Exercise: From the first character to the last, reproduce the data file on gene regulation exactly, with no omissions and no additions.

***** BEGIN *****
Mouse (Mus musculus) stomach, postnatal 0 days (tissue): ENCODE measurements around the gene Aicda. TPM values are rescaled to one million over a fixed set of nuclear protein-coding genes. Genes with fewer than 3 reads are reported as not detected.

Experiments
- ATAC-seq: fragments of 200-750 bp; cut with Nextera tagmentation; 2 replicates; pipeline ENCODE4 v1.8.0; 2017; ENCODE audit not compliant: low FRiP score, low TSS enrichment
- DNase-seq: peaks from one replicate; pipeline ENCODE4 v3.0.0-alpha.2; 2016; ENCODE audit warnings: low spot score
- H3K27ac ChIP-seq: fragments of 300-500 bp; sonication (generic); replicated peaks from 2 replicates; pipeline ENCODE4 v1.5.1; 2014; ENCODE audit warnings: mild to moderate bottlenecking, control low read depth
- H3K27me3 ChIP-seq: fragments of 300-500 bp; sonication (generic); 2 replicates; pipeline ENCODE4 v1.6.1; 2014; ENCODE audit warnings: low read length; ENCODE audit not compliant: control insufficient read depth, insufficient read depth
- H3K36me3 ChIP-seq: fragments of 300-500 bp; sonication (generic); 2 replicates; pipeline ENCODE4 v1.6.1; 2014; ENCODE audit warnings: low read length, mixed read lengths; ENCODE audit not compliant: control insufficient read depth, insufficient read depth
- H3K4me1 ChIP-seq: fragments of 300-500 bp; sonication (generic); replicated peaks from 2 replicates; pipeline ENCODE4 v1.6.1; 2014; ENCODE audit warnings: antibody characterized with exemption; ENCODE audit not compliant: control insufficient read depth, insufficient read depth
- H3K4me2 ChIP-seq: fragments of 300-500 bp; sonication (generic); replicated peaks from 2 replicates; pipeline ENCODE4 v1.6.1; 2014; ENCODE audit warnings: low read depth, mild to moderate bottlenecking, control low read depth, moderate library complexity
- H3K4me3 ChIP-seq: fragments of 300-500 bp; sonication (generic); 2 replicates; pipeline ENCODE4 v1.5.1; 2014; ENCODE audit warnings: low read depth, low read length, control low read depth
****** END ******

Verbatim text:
Mouse (Mus musculus) stomach, postnatal 0 days (tissue): ENCODE measurements around the gene Aicda. TPM values are rescaled to one million over a fixed set of nuclear protein-coding genes. Genes with fewer than 3 reads are reported as not detected.

Experiments
- ATAC-seq: fragments of 200-750 bp; cut with Nextera tagmentation; 2 replicates; pipeline ENCODE4 v1.8.0; 2017; ENCODE audit not compliant: low FRiP score, low TSS enrichment
- DNase-seq: peaks from one replicate; pipeline ENCODE4 v3.0.0-alpha.2; 2016; ENCODE audit warnings: low spot score
- H3K27ac ChIP-seq: fragments of 300-500 bp; sonication (generic); replicated peaks from 2 replicates; pipeline ENCODE4 v1.5.1; 2014; ENCODE audit warnings: mild to moderate bottlenecking, control low read depth
- H3K27me3 ChIP-seq: fragments of 300-500 bp; sonication (generic); 2 replicates; pipeline ENCODE4 v1.6.1; 2014; ENCODE audit warnings: low read length; ENCODE audit not compliant: control insufficient read depth, insufficient read depth
- H3K36me3 ChIP-seq: fragments of 300-500 bp; sonication (generic); 2 replicates; pipeline ENCODE4 v1.6.1; 2014; ENCODE audit warnings: low read length, mixed read lengths; ENCODE audit not compliant: control insufficient read depth, insufficient read depth
- H3K4me1 ChIP-seq: fragments of 300-500 bp; sonication (generic); replicated peaks from 2 replicates; pipeline ENCODE4 v1.6.1; 2014; ENCODE audit warnings: antibody characterized with exemption; ENCODE audit not compliant: control insufficient read depth, insufficient read depth
- H3K4me2 ChIP-seq: fragments of 300-500 bp; sonication (generic); replicated peaks from 2 replicates; pipeline ENCODE4 v1.6.1; 2014; ENCODE audit warnings: low read depth, mild to moderate bottlenecking, control low read depth, moderate library complexity
- H3K4me3 ChIP-seq: fragments of 300-500 bp; sonication (generic); 2 replicates; pipeline ENCODE4 v1.5.1; 2014; ENCODE audit warnings: low read depth, low read length, control low read depth